Students protest against minister, boycott convocation

Mumbai: Nearly 30 graduating students of the prestigious Tata Institute of Social Sciences (TISS) protested against Union Minister for Environment and Forests Jairam Ramesh here over the proposed nuclear power projects in the country and boycotted their annual convocation ceremony where the minister was the chief guest.

The students – some carrying placards, others sporting yellow-and-black t-shirts with anti-nuke slogans, several more sporting black bands – greeted the minister by raising slogans when he arrived at the TISS Deonar Campus to deliver the convocation address Wednesday afternoon. At least 600 students attended the graduation ceremony.

“We are protesting against the 9,900-MW Jaitapur Nuclear Power Project in Ratnagiri in Maharashtra and other mega-projects in Orissa and Jharkhand. Thousands of common people are being displaced or uprooted there,” said Pranab Doley, an organiser of the protest.

He said that since the student community is feeling strongly about these huge developmental projects, they decided to boycott their own convocation ceremony in which they would have been presented their coveted degree certificates at the hands of the minister.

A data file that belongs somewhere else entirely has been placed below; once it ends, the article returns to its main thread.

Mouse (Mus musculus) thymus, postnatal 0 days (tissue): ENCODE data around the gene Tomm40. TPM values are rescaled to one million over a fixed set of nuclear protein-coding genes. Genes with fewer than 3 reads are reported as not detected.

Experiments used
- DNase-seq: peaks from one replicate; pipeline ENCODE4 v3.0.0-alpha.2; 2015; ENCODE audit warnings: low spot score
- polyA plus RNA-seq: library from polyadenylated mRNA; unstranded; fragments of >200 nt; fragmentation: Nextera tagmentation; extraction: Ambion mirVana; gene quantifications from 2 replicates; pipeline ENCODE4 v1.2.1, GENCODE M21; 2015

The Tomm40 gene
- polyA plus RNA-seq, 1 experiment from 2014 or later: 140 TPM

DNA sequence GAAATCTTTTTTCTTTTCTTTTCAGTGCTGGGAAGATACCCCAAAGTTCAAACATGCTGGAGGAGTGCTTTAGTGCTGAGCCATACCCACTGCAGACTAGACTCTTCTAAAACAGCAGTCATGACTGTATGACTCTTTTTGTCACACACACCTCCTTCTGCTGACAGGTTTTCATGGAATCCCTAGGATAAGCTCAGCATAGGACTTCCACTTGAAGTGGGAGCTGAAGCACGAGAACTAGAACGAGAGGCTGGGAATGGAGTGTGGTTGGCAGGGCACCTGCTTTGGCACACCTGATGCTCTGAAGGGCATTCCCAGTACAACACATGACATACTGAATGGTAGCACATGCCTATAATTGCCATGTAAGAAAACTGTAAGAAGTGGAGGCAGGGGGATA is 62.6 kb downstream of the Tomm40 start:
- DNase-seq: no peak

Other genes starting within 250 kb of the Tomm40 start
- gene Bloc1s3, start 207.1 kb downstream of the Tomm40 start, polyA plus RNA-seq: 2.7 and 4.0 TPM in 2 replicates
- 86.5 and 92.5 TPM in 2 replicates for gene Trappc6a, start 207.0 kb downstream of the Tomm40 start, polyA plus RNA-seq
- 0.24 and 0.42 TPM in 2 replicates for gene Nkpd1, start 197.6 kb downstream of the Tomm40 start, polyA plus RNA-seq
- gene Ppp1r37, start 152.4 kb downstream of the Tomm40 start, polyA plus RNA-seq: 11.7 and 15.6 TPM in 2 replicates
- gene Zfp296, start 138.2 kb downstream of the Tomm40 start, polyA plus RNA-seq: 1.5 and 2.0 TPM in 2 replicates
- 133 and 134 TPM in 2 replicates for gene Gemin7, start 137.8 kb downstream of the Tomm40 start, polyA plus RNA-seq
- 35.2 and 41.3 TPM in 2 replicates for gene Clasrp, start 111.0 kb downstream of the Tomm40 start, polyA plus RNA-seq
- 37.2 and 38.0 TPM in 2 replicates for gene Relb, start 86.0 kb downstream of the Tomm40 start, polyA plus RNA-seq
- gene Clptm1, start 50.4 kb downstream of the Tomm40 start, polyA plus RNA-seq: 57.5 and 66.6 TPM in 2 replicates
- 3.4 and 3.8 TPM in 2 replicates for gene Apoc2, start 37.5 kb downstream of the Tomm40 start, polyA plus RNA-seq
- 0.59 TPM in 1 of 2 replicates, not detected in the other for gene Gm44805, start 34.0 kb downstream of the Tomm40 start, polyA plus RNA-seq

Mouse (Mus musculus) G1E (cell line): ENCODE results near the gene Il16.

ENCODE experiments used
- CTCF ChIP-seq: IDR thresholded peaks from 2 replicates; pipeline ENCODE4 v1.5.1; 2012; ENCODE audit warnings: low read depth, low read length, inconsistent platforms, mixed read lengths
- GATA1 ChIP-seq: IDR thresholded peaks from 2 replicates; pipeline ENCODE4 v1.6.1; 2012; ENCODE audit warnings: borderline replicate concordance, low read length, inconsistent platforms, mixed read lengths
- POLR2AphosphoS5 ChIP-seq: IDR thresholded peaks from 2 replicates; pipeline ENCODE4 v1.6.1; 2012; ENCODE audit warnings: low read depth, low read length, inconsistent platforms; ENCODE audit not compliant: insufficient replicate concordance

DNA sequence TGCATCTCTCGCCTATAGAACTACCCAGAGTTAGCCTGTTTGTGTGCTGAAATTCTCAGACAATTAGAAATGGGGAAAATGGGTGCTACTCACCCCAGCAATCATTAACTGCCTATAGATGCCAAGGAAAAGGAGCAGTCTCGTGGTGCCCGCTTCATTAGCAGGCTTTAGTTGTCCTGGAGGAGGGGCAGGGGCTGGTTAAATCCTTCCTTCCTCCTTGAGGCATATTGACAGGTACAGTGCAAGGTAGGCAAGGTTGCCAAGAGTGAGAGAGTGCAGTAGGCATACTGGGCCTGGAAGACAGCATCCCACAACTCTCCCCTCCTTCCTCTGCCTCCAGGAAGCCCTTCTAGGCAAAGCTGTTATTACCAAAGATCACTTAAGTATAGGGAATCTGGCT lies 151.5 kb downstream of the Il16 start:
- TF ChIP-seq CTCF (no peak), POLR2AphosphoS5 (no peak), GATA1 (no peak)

“It is our own ceremony, organised for us. It is a once-in-a-lifetime occasion, but we decided to forfeit it in the larger interests of the people of the country,” Doley said.

Anticipating protests, the police had deployed tight security outside the venue, but the students were allowed to protest peacefully.

When some of them attempted to get too close to the minister, the security personnel stopped them, but the minister waved them away and interacted with the students.

Later, Jairam Ramesh went inside the auditorium for the convocation ceremony.

In his address, Jairam Ramesh said that urbanisation will add to the damage to our already polluted rivers and high growth will generate huge solid waste.

“Expanding urbanisation will add to the damage to our already polluted rivers – which are more sewers actually. High growth will generate huge solid waste that will have to be managed in a better fashion than we have done so far,” he said.

“A nine percent plus rate of growth, calculations based on past trend reveals, will require a seven percent rate of growth in electricity consumption,” he said.

“And past trends are not always reliable since it is well known that there is both considerable suppressed demand and a huge backlog of basic demand itself that has to be met,” he added.

After the function, the students submitted a memorandum to the minister and also quizzed him on the various controversial projects coming up around the country. (IANS)